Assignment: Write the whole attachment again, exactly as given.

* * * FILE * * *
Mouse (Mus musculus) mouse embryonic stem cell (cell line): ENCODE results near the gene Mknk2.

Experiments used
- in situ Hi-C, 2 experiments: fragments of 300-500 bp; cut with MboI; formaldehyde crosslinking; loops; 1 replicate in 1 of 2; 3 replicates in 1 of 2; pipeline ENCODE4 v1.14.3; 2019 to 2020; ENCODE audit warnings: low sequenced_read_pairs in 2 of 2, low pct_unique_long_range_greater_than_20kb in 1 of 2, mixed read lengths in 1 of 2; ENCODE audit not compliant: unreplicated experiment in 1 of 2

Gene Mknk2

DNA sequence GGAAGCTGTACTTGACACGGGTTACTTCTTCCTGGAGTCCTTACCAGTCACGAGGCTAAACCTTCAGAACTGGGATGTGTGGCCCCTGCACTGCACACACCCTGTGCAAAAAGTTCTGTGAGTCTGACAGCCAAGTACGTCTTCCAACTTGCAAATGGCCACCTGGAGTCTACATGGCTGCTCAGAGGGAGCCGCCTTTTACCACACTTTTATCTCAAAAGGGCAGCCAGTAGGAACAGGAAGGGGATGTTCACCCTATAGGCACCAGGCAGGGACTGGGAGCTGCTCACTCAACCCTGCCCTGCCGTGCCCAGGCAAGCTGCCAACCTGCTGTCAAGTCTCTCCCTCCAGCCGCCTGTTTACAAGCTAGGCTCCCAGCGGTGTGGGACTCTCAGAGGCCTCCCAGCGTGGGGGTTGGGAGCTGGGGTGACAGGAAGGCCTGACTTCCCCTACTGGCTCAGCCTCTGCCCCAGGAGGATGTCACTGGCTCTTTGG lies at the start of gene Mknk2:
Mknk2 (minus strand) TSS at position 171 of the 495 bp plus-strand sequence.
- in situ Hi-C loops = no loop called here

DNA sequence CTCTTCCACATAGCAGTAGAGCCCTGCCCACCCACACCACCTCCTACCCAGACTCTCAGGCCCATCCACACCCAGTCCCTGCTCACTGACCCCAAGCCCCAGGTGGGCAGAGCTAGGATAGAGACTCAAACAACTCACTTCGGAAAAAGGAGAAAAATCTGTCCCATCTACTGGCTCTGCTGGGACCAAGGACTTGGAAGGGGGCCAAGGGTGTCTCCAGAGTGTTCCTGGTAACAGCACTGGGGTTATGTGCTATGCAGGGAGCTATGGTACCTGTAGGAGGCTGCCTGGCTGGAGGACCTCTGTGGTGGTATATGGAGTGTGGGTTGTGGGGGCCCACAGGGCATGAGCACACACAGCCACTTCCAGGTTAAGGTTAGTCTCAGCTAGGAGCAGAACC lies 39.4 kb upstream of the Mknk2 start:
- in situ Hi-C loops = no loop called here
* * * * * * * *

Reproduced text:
Mouse (Mus musculus) mouse embryonic stem cell (cell line): ENCODE results near the gene Mknk2.

Experiments used
- in situ Hi-C, 2 experiments: fragments of 300-500 bp; cut with MboI; formaldehyde crosslinking; loops; 1 replicate in 1 of 2; 3 replicates in 1 of 2; pipeline ENCODE4 v1.14.3; 2019 to 2020; ENCODE audit warnings: low sequenced_read_pairs in 2 of 2, low pct_unique_long_range_greater_than_20kb in 1 of 2, mixed read lengths in 1 of 2; ENCODE audit not compliant: unreplicated experiment in 1 of 2

Gene Mknk2

DNA sequence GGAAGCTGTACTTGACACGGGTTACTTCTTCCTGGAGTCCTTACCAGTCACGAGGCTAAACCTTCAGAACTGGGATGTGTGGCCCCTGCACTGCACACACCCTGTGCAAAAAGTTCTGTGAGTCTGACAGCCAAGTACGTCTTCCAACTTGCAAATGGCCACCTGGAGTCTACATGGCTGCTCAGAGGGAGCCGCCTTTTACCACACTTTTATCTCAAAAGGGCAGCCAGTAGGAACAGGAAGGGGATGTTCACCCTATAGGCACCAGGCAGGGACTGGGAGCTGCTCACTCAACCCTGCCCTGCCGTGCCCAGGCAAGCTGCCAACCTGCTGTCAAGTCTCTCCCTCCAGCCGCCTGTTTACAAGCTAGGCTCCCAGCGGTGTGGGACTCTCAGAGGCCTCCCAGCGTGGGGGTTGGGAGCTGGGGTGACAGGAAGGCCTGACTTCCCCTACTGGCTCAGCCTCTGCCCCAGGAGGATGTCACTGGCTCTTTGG lies at the start of gene Mknk2:
Mknk2 (minus strand) TSS at position 171 of the 495 bp plus-strand sequence.
- in situ Hi-C loops = no loop called here

DNA sequence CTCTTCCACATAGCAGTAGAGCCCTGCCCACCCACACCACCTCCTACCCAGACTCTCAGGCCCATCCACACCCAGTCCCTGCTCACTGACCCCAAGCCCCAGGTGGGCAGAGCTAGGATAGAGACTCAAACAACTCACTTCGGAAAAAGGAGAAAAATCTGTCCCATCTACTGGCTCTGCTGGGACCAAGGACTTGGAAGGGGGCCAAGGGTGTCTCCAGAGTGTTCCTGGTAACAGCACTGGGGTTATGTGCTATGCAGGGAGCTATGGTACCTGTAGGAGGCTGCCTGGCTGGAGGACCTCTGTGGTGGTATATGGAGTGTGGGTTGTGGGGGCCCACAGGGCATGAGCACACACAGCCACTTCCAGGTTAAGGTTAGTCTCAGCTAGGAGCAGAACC lies 39.4 kb upstream of the Mknk2 start:
- in situ Hi-C loops = no loop called here